Turnford Brook turns south and flows towards the River Lee
Post to the east Holyfield Lake
Post to the west Turnford
Post to the south Cheshunt
Housing which is
partly built on the site of Brook House
Bronze Age and Early Iron Age finds on a site near Halfhide Lane. Pottery,
flint implements, sling shot and clay loom weights found in 1983.
and commercial development on site previously partly used for
rough grazing, partly as a nursery with a since demolished nurseryman’s cottage
and glasshouses, and partly allotments. The Turnford Brook, flows east west
through the site
built on a glasshouse site
station for Turnford Well. Engine house and a well tower, built in 1870 for the New River Company. The Boulton
and Watt marine type pumping engine was originally installed by the Hampstead Water Co., subsquently taken over by the New River Co. It had been used to pump the Hampstead Well in Tolmers
Square since 1848. It was the last side lever stationery engine to work in the UK. It had
been built as a low pressure engine and new gearing was fitted in 1883 and
pumped from a well thorn 140 ft deep at 8 strokes a minute, 2 ¼ m gallons a
day. The pumping gear was by Hunter and English of Bow. The station also had an engine manufactured by R.Moreland of
London in 1882 which was on its own girder over the well. It was the practice of
the New River Company to boost an old low pressure system with a new high
pressure engine – and which were vertical to save space. Water is pumped from a well which is 600 ft.
deep into the New River. The old engine was retained for historic interest but it was replaced by a diesel oil installation and an electric pump is actually used. The Moreland engine was scrapped. The building is in red brick and the tower has lifting tackle over
the well to lift out the pump for maintenance.
Bronze Age, early Iron Age and Roman finds here. These include a hut-like
structure and tool making remains from the Mesolithic period, and Roman pottery
found in a ditch.
of brick walls, from nursery glasshouses
of a tree-lined boundary or track here in the late 18th until the Second World War.
Cheshunt Wash High Road
Turnford Brook runs alongside the road – hence the name of the ‘Wash’ due to
over the Turnford Brook. The road now crosses the brook on a barely visible
slant bridge. This is probably the site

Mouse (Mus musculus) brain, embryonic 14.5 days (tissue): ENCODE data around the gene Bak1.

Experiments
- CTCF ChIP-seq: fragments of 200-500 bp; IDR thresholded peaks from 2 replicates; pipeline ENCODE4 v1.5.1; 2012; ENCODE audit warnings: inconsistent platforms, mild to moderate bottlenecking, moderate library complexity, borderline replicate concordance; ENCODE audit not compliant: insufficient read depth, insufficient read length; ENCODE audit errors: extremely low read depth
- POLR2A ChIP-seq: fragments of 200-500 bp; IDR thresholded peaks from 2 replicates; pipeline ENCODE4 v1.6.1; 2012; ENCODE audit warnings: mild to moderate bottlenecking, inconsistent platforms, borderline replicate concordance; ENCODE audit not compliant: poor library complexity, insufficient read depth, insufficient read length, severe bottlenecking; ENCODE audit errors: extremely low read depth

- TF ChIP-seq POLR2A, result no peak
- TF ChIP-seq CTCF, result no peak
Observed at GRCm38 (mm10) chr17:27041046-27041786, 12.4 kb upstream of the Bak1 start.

of the Nuns Bridge maintained by the Turnford nuns and where they raised
money. The medieval crossing was
replaced with a concrete girder bridge in 1923. Stone balustrades, parapet and
date plaque not now visible.
Head, claims outside to date from 1525. Also called The Bull
Indian restaurant was once the Bull’s Head pub, built in the 19th
and latterly called the Massey Turnford Inn. Possibly on the site of an older
Villas. Built for Rochford Nursery workers.
House. 19th house used as a private girls’ school. Demolished and
replaced by housing
Institute built by Rochford Nurserymen for their staff. This is said to have
been opposite Brook House – and thus may have been at the point in the terrace
opposite where there are three new houses.
Great Cambridge Road
of pillbox near southbound exit from A10 at Turnford roundabout. Probably
destroyed by road building in the 1970s.
over Turnford Brook – on one side the balustrade of a 1920s ‘county’ standard
Arms. Built as a roadhouse in the 1930s
Half Hide Lane
Hotel. Built 2000s on old glasshouse site.
brickyard and gravel pits on the north side of the lane. As a result of archaeological work there Bronze
Age flint implements and pottery were found. Other finds from the late 19th
include Iron Age pottery, Mesolithic stone implements, including axes and
Neolithic arrowheads, and a Palaeolithic flint core found
New River in this section was constructed in 1855 when a loop which ran to the
west was straitened
Aqueduct built in 1855 by Chadwell Mylne as part of the works to bypass the
western loop. This is to cross the Turnford Brook but it included a flash which
would allow storm water in the brook to be pass accross the New River without
entering and contaminating it. It is now possible to walk underneath it on what was called Watery Lane
Junior Mixed and Infant School
ground at the end of the road until the 1950s. Wormley Rovers,
formed in 1946, played here on lands east of the Railway, owned by Joseph
Rochford of Rochford Nursery's.
Nurseries on site in the 1890s
authority housing built on site of glasshouses.
on the site of The Springs which was an 18th house here
Regional College which was established in the early 1990’s when East Herts
College, which had opened here on a site occupied by glasshouses in 1961, was
merged with a college at Ware. It is on the site of two houses called the Cedars
and Nunsbury. In 2011 it is being rebuilt, retaining and remodelling the older Student Centre, 2000 and the Green Tye, 1994, and Wormley 2005
buildings. A new ‘landmark’ building is financed by housing for sale built on
the northern part of the site. It is
said the clock tower from Nunnsbury is included in the site
Nunnery – a farmhouse beside the railway was said to be the nunnery site. I was
a Benedictine nunnery, first noted in 1183, and which was burnt down in around
1290. It was dissolved in 1536, and became a farm. The site was given by the Crown to Sir Anthony Denny and it may have been here that Elizabeth was kept under house arrest in his charge. The last part was demolished
in the 19th. Nothing
remained except some old garden walls, and a fragment of a moat which was later
destroyed by gravel digging in 1955 along with the farm itself. The nunnery had
a church living quarters, and domestic buildings. It is also thought the nuns
ran a hospital of some sort in the 15th dedicated to St. Mary